Prime Minister Malcolm Turnbull has started repairing the Government’s fractured relationship with Australia’s science community, pledging to change its policies and put science “at the centre of the national agenda”.
In a wide-ranging address to the Prime Minister’s Prizes for Science dinner in Canberra, Turnbull threw his support behind science and its role in innovation and disruption.
He also said the Government had “to adopt the scientific method of developing one hypothesis after another, the hypothesis improving as we have more information and more experience, recalibrating it in the light of that and adjusting our policies, our approaches, as we achieve greater information.”
“That is absolutely critical,” he said.
“That's why we should never allow people to say, we as politicians, as governments, if we change a policy, never allow people to say, "You've backflipped, you've backtracked".
“The reality is that we can't guarantee that every policy will work.
“The most we can guarantee is that our policies are the best we can put together in light of the information we have at the time.
“If experience suggests that we should adjust them or change them, we will do so. If they don't work, we'll dump them. If they can be improved, we will improve them.
“If somebody else has done something that is even better than what we have thought of, then we will, recognising that plagiarism is the sincerest form of flattery; we will pinch it and use it.”
Turnbull appeared to foreshadow initiatives designed to encourage scientific discovery in schools.
“If we are to be a more scientifically literate community, as we must be, if we are to be more aware of the challenges of the world around us and prepared to engage them and investigate them in an honest and rigorous way, then we need great teachers, not just at the universities, not just for doctoral students, but in primary schools and secondary schools,” he said.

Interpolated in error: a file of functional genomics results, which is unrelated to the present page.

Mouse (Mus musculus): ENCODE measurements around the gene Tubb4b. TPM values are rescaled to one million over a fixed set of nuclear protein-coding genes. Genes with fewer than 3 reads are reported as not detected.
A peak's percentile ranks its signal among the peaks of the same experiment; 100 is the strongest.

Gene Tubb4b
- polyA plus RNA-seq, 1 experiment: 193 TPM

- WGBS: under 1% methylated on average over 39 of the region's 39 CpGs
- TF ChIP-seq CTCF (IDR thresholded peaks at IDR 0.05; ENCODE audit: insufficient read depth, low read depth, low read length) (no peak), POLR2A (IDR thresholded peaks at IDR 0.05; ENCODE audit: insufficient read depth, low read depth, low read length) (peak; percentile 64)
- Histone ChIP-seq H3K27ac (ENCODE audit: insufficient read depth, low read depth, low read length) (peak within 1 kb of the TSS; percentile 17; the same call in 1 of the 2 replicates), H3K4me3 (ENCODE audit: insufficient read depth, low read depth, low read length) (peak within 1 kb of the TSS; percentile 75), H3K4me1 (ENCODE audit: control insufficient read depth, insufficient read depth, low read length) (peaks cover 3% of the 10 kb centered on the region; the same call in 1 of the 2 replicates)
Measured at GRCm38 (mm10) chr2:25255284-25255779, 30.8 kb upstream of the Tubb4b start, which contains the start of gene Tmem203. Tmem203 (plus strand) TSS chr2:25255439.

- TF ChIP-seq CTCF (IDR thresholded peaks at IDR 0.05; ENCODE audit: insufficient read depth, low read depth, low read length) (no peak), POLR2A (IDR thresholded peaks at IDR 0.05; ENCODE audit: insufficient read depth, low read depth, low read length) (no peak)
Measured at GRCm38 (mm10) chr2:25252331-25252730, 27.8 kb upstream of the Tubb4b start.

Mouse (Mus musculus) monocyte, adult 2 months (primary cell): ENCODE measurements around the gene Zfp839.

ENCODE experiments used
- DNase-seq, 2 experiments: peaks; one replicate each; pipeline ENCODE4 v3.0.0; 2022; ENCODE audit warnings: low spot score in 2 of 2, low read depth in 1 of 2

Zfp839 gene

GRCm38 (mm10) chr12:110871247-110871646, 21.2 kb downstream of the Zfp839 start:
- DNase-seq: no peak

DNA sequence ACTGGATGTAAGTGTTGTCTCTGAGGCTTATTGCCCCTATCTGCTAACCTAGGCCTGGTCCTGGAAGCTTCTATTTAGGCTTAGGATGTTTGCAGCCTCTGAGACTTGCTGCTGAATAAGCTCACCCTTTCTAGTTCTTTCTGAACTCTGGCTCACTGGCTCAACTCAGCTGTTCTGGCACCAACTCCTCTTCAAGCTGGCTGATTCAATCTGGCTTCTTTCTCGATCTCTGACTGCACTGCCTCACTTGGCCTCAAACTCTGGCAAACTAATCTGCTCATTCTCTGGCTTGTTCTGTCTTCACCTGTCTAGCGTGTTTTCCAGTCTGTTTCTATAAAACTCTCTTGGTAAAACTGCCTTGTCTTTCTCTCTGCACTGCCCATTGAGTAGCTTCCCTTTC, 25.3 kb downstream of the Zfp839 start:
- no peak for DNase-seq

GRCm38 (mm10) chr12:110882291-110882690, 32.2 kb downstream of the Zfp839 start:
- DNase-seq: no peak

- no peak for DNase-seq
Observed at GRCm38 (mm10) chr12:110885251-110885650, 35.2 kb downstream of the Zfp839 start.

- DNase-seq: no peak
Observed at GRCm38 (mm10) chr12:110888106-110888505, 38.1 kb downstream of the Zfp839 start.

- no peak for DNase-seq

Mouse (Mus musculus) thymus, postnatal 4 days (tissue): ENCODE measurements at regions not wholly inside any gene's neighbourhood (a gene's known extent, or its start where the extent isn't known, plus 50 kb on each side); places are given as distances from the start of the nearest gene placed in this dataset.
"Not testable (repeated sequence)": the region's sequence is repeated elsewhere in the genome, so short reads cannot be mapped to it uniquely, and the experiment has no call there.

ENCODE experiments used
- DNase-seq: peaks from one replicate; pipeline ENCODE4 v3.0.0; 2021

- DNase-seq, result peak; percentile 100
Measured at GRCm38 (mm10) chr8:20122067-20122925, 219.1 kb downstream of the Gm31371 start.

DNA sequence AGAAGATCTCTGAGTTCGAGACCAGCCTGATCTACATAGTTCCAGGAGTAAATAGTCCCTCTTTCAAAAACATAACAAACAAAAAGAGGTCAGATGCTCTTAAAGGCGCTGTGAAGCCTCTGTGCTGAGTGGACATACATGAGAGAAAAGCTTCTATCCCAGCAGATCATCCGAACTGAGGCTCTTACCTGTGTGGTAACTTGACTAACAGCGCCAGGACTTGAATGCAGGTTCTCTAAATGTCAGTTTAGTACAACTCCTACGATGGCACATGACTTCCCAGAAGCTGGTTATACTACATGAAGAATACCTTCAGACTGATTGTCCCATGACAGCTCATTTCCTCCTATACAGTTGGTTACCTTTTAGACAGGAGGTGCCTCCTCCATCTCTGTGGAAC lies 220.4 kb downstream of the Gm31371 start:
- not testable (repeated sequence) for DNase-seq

“Great teachers change people's lives and in doing so they can change the destiny of a nation.”
He also foreshadowed greater spending on science and related STEM – science, technology, engineering and mathematics – fields.
“We can't simply flick a switch to turn on an innovation nation,” Turnbull said.
“We have to fund and target programs with a clear policy rationale.
“If a program like the R&D tax incentive is successful, it should continue to be funded but we always have to test that it is meeting its objective.”
Turnbull reserved special praise for chief scientist Ian Chubb, whose five-year tenure comes to a close at the end of this year.
“You have been a champion of science and you have done so much to lift the esteem of scientists and science teachers around the country,” Turnbull said.
“Even when science has been under attack, you have never flinched and you have always stood up for science and its central importance in Australia, both today and in our future.
“The best accolade I can give Ian Chubb is to assure him that we're working to put into effect the very ambitious agenda he set us.
“We have to be – and we will be – a country that invests in science and puts it right at the centre of our national agenda.”
Turnbull’s comments on science come a week after he attempted to reset the policy narrative on innovation with a roundtable at Western Sydney University.
It is also the latest sector to experience a major policy shift under the Turnbull Coalition Government.
His predecessor, Tony Abbott, had been called “the most anti-science Prime Minister we’ve ever had”, owing to large funding cuts to scientific bodies such as the CSIRO, and the Government's stance on climate science and renewables.